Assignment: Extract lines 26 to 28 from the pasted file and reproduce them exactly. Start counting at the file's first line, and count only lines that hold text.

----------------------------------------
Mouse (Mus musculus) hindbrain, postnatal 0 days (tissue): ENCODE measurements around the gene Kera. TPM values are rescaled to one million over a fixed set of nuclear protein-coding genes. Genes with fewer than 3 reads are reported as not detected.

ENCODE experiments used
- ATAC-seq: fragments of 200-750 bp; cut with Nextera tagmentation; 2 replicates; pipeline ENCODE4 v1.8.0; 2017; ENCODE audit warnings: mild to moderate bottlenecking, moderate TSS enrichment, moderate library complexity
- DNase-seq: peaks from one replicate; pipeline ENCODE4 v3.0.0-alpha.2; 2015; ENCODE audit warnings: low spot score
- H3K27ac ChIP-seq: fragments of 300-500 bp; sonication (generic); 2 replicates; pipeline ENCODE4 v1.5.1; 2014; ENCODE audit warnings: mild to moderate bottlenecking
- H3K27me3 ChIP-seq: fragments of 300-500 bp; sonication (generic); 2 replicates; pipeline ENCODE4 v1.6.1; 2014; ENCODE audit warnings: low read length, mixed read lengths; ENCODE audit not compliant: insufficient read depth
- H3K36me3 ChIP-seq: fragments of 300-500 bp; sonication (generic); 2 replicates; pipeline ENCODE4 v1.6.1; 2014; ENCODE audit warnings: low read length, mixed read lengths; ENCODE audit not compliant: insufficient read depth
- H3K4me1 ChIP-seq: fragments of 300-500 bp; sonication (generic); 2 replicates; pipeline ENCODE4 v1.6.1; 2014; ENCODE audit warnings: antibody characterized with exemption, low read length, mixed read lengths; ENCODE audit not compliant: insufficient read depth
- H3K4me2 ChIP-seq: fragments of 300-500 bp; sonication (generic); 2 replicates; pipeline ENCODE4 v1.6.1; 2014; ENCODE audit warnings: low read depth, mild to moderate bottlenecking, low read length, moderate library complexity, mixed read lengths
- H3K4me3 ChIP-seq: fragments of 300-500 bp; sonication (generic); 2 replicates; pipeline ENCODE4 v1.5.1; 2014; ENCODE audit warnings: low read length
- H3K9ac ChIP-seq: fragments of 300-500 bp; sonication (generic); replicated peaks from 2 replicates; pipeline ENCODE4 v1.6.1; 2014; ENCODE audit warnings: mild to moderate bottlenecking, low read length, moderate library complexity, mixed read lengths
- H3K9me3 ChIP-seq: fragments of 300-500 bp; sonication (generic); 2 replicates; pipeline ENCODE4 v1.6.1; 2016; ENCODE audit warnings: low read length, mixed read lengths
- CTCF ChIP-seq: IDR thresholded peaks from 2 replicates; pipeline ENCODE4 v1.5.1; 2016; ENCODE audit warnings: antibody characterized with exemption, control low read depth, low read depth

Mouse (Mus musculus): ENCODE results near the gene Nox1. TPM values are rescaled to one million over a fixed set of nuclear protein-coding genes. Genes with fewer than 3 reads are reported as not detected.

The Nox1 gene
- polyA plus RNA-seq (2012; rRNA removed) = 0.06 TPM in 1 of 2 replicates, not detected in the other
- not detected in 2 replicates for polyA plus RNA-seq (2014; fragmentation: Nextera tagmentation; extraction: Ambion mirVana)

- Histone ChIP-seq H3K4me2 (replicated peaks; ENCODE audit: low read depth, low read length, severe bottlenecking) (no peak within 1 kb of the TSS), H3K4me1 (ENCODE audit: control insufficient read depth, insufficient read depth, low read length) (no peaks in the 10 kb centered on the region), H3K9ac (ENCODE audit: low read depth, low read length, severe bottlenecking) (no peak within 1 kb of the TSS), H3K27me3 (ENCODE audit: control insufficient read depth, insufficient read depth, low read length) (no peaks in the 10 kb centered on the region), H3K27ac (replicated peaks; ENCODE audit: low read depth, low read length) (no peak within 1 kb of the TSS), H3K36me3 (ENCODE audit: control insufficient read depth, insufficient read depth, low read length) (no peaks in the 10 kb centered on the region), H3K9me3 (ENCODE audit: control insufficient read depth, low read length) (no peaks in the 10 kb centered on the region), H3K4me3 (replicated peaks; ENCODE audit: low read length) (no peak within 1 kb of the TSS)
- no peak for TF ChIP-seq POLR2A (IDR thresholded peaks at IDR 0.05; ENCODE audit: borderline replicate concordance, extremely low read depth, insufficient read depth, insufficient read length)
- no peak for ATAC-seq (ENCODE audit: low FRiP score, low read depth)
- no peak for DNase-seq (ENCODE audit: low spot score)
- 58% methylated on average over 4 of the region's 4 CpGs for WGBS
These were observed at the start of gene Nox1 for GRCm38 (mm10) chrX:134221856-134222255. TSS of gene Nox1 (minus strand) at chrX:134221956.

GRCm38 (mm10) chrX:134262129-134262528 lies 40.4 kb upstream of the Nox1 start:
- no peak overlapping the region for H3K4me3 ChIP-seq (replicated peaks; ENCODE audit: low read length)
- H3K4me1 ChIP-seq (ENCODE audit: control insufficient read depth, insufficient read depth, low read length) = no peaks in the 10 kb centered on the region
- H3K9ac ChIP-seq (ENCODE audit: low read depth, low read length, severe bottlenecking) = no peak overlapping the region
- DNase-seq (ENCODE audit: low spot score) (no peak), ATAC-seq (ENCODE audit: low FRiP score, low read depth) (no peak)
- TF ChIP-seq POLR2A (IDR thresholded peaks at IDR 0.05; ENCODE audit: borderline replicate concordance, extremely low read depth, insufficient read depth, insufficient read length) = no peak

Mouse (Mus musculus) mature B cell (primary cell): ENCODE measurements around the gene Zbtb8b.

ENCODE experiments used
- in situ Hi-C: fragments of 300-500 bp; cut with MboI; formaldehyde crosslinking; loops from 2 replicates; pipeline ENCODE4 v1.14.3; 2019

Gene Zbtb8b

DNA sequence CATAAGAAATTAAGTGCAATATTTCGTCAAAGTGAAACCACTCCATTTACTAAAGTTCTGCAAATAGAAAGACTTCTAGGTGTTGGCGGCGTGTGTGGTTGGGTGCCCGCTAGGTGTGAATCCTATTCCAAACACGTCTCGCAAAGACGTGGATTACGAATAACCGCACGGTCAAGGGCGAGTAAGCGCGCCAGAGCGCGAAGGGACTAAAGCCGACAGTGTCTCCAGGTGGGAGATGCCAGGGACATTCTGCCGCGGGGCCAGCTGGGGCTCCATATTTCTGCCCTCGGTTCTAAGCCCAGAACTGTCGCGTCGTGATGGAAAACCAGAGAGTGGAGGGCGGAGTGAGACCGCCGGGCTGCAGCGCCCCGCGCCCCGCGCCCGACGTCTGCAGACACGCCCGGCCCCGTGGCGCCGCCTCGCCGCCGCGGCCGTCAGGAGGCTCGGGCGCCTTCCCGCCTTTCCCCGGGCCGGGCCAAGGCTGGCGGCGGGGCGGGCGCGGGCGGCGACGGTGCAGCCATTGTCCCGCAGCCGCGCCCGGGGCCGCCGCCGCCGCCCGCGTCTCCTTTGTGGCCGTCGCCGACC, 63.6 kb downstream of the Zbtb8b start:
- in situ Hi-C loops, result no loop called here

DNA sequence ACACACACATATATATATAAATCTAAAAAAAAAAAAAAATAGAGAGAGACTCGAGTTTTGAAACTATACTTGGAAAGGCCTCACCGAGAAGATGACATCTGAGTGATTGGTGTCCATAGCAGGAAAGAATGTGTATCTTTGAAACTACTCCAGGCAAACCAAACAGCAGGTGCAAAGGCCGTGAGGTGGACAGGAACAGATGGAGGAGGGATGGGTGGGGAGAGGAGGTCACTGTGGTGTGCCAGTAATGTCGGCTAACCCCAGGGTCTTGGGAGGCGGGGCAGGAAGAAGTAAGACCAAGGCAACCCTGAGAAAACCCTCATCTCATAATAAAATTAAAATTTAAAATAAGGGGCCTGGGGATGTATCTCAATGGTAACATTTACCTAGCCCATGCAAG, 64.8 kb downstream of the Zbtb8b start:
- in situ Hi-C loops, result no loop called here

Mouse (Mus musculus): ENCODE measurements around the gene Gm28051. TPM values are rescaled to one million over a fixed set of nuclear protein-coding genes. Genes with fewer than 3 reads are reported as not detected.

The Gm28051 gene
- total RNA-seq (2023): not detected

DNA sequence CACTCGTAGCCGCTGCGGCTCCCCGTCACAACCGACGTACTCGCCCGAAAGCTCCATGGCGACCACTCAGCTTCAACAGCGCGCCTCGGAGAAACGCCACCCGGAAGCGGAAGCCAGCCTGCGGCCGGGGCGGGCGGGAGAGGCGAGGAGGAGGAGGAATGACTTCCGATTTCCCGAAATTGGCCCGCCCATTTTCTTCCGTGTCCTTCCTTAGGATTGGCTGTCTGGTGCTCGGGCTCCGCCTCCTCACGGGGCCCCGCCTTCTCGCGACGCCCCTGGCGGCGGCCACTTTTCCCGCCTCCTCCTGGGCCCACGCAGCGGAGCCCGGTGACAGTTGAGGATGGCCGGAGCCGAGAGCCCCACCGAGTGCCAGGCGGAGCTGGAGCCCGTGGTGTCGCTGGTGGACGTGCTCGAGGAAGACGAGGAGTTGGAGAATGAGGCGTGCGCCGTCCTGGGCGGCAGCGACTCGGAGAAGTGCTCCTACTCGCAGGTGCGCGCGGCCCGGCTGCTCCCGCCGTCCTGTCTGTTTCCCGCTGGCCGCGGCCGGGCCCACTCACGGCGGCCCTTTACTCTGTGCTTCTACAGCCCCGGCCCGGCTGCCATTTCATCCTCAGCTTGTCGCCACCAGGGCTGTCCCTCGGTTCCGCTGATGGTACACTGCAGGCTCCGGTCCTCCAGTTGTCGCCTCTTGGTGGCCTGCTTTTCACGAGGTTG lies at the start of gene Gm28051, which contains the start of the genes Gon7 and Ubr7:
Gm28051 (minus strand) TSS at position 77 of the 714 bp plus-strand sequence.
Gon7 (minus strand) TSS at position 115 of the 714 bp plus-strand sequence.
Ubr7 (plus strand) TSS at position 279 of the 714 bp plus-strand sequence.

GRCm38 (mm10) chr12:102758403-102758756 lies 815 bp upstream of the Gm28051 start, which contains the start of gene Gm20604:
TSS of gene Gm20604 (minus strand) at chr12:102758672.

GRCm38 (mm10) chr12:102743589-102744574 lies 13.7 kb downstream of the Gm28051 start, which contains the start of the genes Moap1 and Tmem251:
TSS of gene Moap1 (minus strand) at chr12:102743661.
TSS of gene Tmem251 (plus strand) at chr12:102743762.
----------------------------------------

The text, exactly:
- H3K4me1 ChIP-seq (ENCODE audit: control insufficient read depth, insufficient read depth, low read length) = no peaks in the 10 kb centered on the region
- H3K9ac ChIP-seq (ENCODE audit: low read depth, low read length, severe bottlenecking) = no peak overlapping the region
- DNase-seq (ENCODE audit: low spot score) (no peak), ATAC-seq (ENCODE audit: low FRiP score, low read depth) (no peak)